CORONAVIRUS

University of Iowa begins using coronavirus plasma on hospitalized patients

'We will also offer antibody testing for people who think they had COVID-19'

Staff at the DeGowin Blood Center collect plasma from patients who have recovered from COVID-19. (University of Iowa Hos
Staff at the DeGowin Blood Center collect plasma from patients who have recovered from COVID-19. (University of Iowa Hospitals and Clinics photo)

IOWA CITY — University of Iowa Health Care has started treating severe cases of COVID-19 with donated plasma from recovered patients as part of a new trial to determine whether the donor antibodies can help fight the disease.

So far, 11 recovered patients have donated plasma for the UIHC trial, and five patients have received the plasma via transfusion as part of their COVID-19 care at UI Hospitals and Clinics, officials announced Wednesday.

Even as the university ramps up its call for recovered patients willing to give plasma, many already have reached out to ask how they can help after UIHC Vice President for Medical Affairs Brooks Jackson earlier this month announced his campus was pursuing the “convalescent plasma” approach.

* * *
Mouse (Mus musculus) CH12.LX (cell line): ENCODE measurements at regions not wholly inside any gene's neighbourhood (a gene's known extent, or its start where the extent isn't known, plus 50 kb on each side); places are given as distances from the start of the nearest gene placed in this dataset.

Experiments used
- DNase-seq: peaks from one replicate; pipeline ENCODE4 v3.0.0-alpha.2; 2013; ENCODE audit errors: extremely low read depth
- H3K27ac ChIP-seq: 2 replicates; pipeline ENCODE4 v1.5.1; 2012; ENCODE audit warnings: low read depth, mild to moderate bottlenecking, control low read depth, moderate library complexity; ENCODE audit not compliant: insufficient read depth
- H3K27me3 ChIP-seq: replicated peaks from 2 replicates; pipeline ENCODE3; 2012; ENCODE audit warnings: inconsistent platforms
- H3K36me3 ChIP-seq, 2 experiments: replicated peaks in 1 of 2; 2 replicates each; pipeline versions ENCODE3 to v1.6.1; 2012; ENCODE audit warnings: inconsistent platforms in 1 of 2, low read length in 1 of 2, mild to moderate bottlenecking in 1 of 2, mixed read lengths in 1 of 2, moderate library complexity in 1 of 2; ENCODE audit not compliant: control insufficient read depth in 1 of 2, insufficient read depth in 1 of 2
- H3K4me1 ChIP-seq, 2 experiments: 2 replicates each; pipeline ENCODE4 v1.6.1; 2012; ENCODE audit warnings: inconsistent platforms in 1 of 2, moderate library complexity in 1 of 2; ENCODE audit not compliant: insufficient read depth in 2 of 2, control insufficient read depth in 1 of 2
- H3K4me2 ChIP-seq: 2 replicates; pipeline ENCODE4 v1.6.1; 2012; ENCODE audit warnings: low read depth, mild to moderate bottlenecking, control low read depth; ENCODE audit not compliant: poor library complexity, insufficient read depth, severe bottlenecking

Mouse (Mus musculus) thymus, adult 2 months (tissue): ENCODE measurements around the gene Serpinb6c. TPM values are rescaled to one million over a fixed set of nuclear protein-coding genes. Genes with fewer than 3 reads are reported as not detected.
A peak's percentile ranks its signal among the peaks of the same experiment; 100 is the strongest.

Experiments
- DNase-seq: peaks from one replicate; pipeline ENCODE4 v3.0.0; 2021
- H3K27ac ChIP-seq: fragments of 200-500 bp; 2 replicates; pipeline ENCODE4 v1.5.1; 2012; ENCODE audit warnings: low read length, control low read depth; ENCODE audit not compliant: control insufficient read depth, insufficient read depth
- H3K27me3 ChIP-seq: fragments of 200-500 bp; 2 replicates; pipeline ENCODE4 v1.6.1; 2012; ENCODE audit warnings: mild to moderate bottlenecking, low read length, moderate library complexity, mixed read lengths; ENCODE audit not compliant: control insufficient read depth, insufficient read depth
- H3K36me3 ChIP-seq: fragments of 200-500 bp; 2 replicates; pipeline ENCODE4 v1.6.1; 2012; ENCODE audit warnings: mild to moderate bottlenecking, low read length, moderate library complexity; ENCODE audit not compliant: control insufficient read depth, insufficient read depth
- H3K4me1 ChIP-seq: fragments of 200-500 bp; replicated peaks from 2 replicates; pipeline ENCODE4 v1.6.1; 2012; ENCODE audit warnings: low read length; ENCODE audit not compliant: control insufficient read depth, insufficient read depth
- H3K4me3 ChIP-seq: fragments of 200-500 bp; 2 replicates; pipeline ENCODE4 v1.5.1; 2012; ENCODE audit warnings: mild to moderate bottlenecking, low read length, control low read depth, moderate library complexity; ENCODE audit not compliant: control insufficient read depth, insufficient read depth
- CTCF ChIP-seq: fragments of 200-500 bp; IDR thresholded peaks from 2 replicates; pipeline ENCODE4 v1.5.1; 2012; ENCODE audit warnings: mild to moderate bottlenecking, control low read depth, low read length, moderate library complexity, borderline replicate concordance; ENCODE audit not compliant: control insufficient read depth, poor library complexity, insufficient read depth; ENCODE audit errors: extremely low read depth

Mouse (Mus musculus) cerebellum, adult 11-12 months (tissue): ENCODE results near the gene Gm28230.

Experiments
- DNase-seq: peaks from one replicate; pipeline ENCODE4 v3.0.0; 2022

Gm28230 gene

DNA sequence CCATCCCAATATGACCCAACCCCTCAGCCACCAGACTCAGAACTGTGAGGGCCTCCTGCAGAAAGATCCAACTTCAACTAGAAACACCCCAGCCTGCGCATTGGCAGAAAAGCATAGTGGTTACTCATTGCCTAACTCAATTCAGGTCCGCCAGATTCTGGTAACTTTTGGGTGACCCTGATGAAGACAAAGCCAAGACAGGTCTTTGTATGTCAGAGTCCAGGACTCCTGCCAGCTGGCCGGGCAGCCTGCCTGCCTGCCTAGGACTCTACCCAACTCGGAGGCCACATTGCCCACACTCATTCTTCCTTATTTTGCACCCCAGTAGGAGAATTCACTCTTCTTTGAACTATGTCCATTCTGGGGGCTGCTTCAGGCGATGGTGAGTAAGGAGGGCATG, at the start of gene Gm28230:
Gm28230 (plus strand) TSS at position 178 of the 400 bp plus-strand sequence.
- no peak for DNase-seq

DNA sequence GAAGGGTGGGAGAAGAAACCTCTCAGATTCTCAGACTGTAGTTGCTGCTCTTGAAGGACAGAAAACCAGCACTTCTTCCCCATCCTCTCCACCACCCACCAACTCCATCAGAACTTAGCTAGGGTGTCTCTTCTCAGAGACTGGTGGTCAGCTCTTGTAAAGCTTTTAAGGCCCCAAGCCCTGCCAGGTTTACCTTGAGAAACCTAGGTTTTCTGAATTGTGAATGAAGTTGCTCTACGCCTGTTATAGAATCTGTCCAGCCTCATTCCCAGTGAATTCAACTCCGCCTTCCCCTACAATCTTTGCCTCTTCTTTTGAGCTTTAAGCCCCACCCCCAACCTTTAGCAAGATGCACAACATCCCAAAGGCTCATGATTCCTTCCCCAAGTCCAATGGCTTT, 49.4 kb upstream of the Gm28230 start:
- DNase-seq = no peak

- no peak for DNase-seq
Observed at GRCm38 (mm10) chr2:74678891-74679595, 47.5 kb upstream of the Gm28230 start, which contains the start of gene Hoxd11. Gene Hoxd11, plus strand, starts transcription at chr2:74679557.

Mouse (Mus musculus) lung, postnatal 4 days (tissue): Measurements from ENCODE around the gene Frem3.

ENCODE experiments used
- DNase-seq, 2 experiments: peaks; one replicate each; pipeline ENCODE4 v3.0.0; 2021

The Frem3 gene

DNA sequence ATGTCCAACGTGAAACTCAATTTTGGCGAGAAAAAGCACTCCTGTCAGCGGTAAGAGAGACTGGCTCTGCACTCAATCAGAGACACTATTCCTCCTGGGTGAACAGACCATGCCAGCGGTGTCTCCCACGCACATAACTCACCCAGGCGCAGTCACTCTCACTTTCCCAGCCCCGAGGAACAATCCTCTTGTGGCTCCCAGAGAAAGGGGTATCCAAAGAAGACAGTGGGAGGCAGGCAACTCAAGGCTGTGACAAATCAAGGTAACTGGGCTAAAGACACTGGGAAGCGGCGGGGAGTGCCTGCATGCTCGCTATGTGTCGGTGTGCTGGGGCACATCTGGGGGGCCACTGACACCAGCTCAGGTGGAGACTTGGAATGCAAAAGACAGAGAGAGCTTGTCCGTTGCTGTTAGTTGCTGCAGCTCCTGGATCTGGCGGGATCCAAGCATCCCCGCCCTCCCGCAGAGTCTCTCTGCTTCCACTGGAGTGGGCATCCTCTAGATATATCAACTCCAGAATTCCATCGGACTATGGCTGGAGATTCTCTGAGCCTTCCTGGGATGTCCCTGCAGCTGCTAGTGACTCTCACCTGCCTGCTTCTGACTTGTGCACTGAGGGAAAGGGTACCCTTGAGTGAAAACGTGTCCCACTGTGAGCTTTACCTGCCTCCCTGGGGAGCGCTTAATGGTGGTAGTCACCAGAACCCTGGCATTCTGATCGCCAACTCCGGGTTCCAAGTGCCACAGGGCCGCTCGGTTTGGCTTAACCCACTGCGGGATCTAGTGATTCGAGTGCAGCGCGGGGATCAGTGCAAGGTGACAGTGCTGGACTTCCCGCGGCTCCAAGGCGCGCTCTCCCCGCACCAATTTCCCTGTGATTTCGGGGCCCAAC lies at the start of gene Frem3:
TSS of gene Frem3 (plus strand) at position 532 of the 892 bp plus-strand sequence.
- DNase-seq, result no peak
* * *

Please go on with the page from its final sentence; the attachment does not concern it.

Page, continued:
In hopes of enrolling as many donors as possible — and eventually amassing enough plasma to help other hospitals treating COVID-19 patients — Jackson said his institution is offering antibody testing.

“We will also offer antibody testing for people who think they had COVID-19 based on their symptoms, but who didn’t receive a COVID-19 test, to see if they would be eligible to donate plasma,” he said in a statement.

Presently, however, the university doesn’t have capacity to do widespread antibody testing “because we have not received the necessary supplies to do this on very many patients,” UIHC CEO Suresh Gunasekaran told The Gazette on Wednesday.

The hospital is placing orders and remains hopeful it will receive sufficient supplies and equipment over the next couple of weeks to ramp up antibody testing.